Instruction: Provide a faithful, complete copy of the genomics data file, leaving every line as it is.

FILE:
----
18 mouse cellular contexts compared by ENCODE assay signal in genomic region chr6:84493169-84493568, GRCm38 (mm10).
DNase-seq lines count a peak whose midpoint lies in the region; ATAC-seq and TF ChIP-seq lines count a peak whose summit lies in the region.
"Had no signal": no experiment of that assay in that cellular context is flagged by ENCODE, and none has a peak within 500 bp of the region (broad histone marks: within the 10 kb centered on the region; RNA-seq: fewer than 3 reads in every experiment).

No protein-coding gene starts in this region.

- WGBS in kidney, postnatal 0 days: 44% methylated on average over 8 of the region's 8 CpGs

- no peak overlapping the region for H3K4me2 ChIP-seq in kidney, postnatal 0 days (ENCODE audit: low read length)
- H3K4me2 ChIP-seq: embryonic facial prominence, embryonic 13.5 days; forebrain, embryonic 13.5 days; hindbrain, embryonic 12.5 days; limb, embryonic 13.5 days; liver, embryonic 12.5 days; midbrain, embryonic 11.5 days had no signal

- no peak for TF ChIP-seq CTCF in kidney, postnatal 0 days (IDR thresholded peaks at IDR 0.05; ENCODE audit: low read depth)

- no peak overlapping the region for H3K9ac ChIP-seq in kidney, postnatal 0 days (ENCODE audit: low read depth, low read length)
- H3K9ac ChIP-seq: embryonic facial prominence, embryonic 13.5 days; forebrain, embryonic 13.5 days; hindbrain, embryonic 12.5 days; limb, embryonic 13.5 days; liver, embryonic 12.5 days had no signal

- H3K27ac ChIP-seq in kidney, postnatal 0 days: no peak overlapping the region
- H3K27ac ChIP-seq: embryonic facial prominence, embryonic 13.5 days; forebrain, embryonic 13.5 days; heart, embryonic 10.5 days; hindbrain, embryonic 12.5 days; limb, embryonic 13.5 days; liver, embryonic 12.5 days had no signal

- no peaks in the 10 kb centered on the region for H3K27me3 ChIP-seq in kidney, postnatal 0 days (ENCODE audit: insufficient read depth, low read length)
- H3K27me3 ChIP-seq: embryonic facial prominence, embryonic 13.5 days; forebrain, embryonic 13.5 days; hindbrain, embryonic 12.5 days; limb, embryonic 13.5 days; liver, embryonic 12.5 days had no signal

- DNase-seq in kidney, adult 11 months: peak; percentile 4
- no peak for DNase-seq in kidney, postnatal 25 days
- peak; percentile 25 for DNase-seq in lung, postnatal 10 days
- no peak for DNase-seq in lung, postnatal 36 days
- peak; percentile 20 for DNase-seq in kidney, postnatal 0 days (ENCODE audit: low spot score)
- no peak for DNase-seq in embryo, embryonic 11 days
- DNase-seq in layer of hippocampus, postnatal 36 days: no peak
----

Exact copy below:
18 mouse cellular contexts compared by ENCODE assay signal in genomic region chr6:84493169-84493568, GRCm38 (mm10).
DNase-seq lines count a peak whose midpoint lies in the region; ATAC-seq and TF ChIP-seq lines count a peak whose summit lies in the region.
"Had no signal": no experiment of that assay in that cellular context is flagged by ENCODE, and none has a peak within 500 bp of the region (broad histone marks: within the 10 kb centered on the region; RNA-seq: fewer than 3 reads in every experiment).

No protein-coding gene starts in this region.

- WGBS in kidney, postnatal 0 days: 44% methylated on average over 8 of the region's 8 CpGs

- no peak overlapping the region for H3K4me2 ChIP-seq in kidney, postnatal 0 days (ENCODE audit: low read length)
- H3K4me2 ChIP-seq: embryonic facial prominence, embryonic 13.5 days; forebrain, embryonic 13.5 days; hindbrain, embryonic 12.5 days; limb, embryonic 13.5 days; liver, embryonic 12.5 days; midbrain, embryonic 11.5 days had no signal

- no peak for TF ChIP-seq CTCF in kidney, postnatal 0 days (IDR thresholded peaks at IDR 0.05; ENCODE audit: low read depth)

- no peak overlapping the region for H3K9ac ChIP-seq in kidney, postnatal 0 days (ENCODE audit: low read depth, low read length)
- H3K9ac ChIP-seq: embryonic facial prominence, embryonic 13.5 days; forebrain, embryonic 13.5 days; hindbrain, embryonic 12.5 days; limb, embryonic 13.5 days; liver, embryonic 12.5 days had no signal

- H3K27ac ChIP-seq in kidney, postnatal 0 days: no peak overlapping the region
- H3K27ac ChIP-seq: embryonic facial prominence, embryonic 13.5 days; forebrain, embryonic 13.5 days; heart, embryonic 10.5 days; hindbrain, embryonic 12.5 days; limb, embryonic 13.5 days; liver, embryonic 12.5 days had no signal

- no peaks in the 10 kb centered on the region for H3K27me3 ChIP-seq in kidney, postnatal 0 days (ENCODE audit: insufficient read depth, low read length)
- H3K27me3 ChIP-seq: embryonic facial prominence, embryonic 13.5 days; forebrain, embryonic 13.5 days; hindbrain, embryonic 12.5 days; limb, embryonic 13.5 days; liver, embryonic 12.5 days had no signal

- DNase-seq in kidney, adult 11 months: peak; percentile 4
- no peak for DNase-seq in kidney, postnatal 25 days
- peak; percentile 25 for DNase-seq in lung, postnatal 10 days
- no peak for DNase-seq in lung, postnatal 36 days
- peak; percentile 20 for DNase-seq in kidney, postnatal 0 days (ENCODE audit: low spot score)
- no peak for DNase-seq in embryo, embryonic 11 days
- DNase-seq in layer of hippocampus, postnatal 36 days: no peak